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So you want to decarbonise your fleet?

We look at how the maritime sector approaches decarbonisation and other green shipping initiatives.

29 May 2022

Commercial shipping

As maritime companies explore targets for low carbon and greener shipping,  Greg Fisk and Noel Tomlinson discuss the state of play on all decarbonisation and green shipping and how the maritime sector is approaching the issue.   

Greg:  Decarbonisation is a critically important issue for commercial shipping and maritime transport companies, given their current reliance on carbon-based fuel.  With the International Maritime Organisation’s (IMO’s) 50% emission reduction target by 2050 now being ‘locked in’ by many organisations, what are some of the critical drivers for decarbonisation at the current time, and how might these priorities change in future?

Noel:  Decarbonisation is a critically important issue for maritime. Although ships remain one of the most efficient methods of transport - with over 90% of the world’s goods transported by sea - it is a critical sector in society’s journey to decarbonise.  The Intergovernmental Panel on Climate Change (IPCC) has identified the need to act in the immediate ten years, not just aim for 2050.  So there is much more focus now, from a climate perspective, on science-based targets and the need to keep temperature rises under 2 deg C.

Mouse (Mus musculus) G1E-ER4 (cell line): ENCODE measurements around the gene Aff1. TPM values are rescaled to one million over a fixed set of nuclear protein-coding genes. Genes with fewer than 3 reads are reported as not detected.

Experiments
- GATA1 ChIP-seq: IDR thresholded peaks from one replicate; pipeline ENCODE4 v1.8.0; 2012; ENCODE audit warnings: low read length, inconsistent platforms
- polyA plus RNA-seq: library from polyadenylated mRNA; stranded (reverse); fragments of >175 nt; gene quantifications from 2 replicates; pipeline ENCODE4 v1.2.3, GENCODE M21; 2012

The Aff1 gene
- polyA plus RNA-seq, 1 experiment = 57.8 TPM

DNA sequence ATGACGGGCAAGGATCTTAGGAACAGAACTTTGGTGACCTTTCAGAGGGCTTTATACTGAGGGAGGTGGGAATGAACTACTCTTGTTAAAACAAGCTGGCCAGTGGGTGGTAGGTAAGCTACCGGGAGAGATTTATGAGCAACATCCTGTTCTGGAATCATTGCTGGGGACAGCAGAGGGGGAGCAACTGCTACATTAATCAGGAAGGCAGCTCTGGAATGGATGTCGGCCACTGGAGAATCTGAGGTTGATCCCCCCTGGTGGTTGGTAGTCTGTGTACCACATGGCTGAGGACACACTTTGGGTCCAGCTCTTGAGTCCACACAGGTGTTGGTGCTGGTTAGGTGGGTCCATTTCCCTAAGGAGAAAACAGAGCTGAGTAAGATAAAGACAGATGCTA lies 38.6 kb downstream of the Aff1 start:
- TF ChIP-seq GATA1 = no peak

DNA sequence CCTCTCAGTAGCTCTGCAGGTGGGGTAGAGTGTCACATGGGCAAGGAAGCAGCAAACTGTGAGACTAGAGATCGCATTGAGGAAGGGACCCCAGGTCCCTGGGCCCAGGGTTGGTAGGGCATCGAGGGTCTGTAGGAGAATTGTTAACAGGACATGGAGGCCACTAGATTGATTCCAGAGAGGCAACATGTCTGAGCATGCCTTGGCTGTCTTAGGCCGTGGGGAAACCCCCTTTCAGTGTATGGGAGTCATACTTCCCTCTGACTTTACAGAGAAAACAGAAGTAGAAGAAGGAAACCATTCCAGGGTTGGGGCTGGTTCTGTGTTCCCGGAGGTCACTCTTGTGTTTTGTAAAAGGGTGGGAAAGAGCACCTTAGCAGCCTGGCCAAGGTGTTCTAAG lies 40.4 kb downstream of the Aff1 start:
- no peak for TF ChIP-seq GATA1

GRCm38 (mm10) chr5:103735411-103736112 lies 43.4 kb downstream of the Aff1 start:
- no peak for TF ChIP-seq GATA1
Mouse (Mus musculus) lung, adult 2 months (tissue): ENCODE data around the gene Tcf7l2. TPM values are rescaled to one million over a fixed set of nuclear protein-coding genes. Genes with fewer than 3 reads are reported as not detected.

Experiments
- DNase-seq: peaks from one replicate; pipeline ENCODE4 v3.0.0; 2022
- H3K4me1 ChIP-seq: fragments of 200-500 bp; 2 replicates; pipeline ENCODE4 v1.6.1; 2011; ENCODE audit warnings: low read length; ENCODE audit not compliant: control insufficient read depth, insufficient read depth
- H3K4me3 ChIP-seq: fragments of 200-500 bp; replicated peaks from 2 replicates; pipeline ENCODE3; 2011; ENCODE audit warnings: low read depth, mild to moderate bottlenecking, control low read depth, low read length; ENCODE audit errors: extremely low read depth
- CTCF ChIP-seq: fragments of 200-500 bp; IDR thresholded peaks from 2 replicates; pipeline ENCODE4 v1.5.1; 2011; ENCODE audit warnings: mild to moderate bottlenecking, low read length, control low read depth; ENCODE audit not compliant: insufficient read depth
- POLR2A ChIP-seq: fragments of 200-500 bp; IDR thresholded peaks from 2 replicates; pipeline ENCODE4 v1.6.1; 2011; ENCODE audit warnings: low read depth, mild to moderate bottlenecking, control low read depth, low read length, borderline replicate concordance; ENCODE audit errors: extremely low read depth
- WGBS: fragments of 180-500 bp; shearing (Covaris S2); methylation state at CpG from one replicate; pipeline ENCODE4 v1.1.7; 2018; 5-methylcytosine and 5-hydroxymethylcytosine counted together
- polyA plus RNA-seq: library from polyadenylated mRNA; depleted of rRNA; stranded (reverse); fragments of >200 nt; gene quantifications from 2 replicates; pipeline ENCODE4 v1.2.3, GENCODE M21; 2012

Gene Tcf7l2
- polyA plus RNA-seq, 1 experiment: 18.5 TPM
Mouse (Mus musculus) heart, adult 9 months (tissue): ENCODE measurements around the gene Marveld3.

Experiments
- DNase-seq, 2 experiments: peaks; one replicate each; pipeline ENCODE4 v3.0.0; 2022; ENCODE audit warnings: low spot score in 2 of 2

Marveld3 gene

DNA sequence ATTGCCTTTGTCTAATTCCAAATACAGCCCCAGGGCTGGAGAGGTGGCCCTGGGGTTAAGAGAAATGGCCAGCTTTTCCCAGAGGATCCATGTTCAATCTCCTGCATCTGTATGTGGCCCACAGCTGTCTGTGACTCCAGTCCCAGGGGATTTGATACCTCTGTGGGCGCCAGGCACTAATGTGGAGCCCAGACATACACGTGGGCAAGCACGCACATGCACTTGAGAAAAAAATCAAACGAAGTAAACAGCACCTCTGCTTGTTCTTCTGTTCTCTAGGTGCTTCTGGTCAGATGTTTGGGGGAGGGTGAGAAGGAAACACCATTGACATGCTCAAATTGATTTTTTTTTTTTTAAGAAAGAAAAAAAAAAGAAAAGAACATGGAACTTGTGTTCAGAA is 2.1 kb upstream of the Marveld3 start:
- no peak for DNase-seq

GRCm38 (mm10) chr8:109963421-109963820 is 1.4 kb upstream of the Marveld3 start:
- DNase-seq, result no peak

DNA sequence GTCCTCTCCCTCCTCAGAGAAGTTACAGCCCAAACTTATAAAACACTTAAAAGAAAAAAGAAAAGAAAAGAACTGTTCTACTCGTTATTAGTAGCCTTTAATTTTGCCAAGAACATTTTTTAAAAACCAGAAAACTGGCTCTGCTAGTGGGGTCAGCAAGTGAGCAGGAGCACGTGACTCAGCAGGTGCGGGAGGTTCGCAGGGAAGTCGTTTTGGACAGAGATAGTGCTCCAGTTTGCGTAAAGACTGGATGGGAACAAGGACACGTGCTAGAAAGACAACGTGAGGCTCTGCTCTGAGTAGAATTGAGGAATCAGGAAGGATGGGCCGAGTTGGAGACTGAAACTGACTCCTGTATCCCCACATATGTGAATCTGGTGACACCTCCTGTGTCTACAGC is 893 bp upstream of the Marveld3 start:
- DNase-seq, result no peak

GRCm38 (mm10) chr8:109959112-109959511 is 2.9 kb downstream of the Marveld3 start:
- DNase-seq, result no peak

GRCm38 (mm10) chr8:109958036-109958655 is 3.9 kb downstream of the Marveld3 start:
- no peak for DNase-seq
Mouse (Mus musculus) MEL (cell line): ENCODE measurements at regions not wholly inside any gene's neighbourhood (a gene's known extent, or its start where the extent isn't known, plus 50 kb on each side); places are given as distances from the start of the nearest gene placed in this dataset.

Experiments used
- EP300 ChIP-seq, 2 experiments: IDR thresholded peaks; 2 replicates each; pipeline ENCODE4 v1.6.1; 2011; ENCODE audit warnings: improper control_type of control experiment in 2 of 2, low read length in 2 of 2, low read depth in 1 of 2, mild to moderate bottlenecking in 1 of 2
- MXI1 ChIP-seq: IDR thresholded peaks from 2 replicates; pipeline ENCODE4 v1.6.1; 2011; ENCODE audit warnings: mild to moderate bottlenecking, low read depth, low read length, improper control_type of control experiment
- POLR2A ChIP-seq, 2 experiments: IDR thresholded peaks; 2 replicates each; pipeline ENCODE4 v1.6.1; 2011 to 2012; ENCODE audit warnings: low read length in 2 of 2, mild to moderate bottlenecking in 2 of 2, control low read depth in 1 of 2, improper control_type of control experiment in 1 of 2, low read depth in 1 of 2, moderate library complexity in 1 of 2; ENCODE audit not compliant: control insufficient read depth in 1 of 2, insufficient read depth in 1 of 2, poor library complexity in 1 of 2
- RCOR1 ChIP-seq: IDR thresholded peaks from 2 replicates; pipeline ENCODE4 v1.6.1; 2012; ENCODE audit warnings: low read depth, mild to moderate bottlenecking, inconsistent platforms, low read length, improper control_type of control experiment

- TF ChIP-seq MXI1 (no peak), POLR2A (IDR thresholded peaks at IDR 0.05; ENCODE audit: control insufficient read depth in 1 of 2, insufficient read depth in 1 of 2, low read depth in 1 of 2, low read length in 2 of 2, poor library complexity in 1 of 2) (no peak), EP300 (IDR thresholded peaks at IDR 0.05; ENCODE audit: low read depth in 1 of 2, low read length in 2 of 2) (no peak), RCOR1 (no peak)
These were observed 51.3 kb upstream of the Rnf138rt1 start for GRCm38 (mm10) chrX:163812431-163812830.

The emissions generated in the shipbuilding process are significant and need to be considered if we move towards a decarbonised model.  It is also vital that we consider the whole lifecycle of the vessel from concept to disposal.  But along the way, investment, regulation, and technology are and will continue to be fundamental drivers in maritime decarbonisation.

Starting with investment, as the sector tends to deal in high-value and long-life new assets and infrastructure required to support decarbonisation, access to finance and the confidence to invest are critical.  Investment in vessels that utilise alternative fuels or energy-saving technologies also drives demand for ports to invest in the associated shore-based infrastructure.  Such infrastructure gives vessel owners the confidence to invest in alternatively fuelled vessels knowing the supporting infrastructure will exist to operate them.

Regulation is another key driver, and the recent introduction of an Energy Efficiency Design Index (EEXI) and Carbon Intensity Indicator (CII) by the IMO last year will force large vessel operators and owners to take action.

Finally, technology plays a massive role in unlocking the pathways to decarbonisation.  Future changes in technology will fundamentally change how the maritime sector operates, from alternative fuels and propulsion systems to autonomy, digitalisation and energy-saving technologies. Investment in technology will also mature it to the point where it can be commercially deployed on the scale required.  Investment in fuel production will reduce alternative energy costs to a commercially viable price point.

If these three factors of investment, regulation and technology can all be developed in parallel, then the vision of net zero shipping operations can become a reality by 2050.  However, the journey to get there starts now, and we cannot lose focus on the near-term targets.